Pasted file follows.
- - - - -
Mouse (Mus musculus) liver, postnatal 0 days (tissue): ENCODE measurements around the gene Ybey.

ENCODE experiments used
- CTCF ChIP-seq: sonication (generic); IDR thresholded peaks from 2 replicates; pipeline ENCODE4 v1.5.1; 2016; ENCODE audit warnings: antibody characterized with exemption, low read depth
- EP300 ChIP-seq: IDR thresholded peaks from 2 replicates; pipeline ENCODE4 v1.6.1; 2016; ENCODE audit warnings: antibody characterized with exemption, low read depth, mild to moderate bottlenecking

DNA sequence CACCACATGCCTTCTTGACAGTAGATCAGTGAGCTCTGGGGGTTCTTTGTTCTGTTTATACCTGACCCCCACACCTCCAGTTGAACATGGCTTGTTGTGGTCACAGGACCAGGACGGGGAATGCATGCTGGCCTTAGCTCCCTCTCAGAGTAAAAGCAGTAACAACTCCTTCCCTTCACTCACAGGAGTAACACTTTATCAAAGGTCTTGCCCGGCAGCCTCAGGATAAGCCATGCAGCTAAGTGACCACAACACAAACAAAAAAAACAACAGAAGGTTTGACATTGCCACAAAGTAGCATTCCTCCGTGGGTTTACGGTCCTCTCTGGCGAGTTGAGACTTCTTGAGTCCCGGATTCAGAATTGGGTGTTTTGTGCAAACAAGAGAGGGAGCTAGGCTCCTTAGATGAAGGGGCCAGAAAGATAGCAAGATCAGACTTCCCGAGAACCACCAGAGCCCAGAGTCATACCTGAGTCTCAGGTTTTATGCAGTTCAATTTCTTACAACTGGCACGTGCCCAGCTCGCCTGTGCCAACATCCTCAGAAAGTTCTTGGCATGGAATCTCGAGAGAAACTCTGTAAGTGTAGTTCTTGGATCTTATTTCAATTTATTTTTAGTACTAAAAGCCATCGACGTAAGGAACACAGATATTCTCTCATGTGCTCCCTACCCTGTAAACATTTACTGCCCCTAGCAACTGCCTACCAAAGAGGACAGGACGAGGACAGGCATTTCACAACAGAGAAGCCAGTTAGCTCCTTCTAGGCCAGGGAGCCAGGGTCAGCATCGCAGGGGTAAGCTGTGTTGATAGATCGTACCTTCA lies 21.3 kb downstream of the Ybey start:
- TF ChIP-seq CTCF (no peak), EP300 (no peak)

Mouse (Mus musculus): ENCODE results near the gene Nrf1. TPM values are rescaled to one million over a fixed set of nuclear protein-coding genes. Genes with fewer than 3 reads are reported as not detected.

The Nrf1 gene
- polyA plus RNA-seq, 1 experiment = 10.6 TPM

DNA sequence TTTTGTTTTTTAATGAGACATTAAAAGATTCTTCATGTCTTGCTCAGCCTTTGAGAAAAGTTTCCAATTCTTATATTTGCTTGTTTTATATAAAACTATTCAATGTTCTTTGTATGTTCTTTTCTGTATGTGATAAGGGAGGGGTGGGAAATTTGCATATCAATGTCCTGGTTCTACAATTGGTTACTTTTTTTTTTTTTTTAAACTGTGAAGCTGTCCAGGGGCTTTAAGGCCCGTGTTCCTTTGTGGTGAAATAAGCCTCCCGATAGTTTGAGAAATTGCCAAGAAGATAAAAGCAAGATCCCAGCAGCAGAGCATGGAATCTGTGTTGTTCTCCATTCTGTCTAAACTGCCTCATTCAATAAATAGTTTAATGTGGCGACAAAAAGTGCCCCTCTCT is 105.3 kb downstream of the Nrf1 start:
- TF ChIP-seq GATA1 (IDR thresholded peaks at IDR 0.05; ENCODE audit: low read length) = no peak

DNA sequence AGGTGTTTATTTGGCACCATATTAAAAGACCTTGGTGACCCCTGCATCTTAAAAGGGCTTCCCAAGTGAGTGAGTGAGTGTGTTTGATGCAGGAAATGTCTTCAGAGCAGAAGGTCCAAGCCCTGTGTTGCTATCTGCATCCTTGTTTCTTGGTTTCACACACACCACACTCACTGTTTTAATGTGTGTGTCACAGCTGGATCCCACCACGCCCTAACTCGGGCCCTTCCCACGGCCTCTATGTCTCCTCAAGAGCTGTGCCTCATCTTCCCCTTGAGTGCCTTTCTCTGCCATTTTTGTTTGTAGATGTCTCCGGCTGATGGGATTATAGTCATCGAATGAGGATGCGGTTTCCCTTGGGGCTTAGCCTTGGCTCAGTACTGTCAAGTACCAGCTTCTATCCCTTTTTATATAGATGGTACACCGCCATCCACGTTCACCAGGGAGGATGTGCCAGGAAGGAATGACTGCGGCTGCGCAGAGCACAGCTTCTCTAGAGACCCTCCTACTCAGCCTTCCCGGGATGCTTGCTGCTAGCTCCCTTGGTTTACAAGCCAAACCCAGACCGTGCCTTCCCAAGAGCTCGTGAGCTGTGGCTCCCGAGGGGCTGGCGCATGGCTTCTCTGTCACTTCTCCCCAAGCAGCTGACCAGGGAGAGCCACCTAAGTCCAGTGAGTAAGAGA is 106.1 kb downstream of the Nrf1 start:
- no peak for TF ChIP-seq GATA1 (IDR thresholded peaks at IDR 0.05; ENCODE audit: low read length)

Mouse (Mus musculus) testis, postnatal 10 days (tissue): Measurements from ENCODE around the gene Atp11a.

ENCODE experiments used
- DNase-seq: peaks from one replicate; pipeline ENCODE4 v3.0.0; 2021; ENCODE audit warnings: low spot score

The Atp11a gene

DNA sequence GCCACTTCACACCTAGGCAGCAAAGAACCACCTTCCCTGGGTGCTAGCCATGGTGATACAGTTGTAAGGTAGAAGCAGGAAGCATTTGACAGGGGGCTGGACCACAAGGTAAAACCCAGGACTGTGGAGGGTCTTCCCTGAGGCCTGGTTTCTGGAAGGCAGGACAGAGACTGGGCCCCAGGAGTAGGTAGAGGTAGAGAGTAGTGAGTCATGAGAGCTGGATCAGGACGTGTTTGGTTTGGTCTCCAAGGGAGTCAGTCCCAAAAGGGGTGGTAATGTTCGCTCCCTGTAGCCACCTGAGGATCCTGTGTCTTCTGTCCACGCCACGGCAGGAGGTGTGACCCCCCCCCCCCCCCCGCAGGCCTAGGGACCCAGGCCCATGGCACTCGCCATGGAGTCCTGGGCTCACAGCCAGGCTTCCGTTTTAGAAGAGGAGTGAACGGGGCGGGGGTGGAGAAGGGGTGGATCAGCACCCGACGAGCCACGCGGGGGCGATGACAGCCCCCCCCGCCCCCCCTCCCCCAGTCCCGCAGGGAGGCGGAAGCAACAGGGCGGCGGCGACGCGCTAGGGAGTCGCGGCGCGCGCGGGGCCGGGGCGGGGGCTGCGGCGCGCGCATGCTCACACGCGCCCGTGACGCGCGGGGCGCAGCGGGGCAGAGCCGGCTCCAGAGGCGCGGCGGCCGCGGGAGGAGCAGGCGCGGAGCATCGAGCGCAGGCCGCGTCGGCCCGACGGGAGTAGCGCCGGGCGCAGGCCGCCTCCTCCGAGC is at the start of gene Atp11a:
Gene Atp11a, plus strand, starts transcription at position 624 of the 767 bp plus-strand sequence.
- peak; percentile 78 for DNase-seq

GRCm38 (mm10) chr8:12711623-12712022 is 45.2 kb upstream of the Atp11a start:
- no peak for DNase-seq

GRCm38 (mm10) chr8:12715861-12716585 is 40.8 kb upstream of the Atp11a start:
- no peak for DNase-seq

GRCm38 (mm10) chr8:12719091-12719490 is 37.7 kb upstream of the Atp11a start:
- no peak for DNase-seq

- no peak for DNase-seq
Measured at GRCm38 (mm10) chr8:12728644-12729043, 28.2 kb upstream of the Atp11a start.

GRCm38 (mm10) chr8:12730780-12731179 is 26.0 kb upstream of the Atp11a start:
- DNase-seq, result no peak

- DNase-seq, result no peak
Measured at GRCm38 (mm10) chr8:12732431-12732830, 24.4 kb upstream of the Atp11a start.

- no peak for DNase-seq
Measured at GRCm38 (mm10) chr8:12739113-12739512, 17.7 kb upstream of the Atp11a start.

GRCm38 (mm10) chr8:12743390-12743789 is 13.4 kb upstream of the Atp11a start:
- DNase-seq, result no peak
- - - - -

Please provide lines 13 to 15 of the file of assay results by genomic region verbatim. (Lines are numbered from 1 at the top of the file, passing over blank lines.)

- no peak for TF ChIP-seq GATA1 (IDR thresholded peaks at IDR 0.05; ENCODE audit: low read length)

Mouse (Mus musculus) testis, postnatal 10 days (tissue): Measurements from ENCODE around the gene Atp11a.

ENCODE experiments used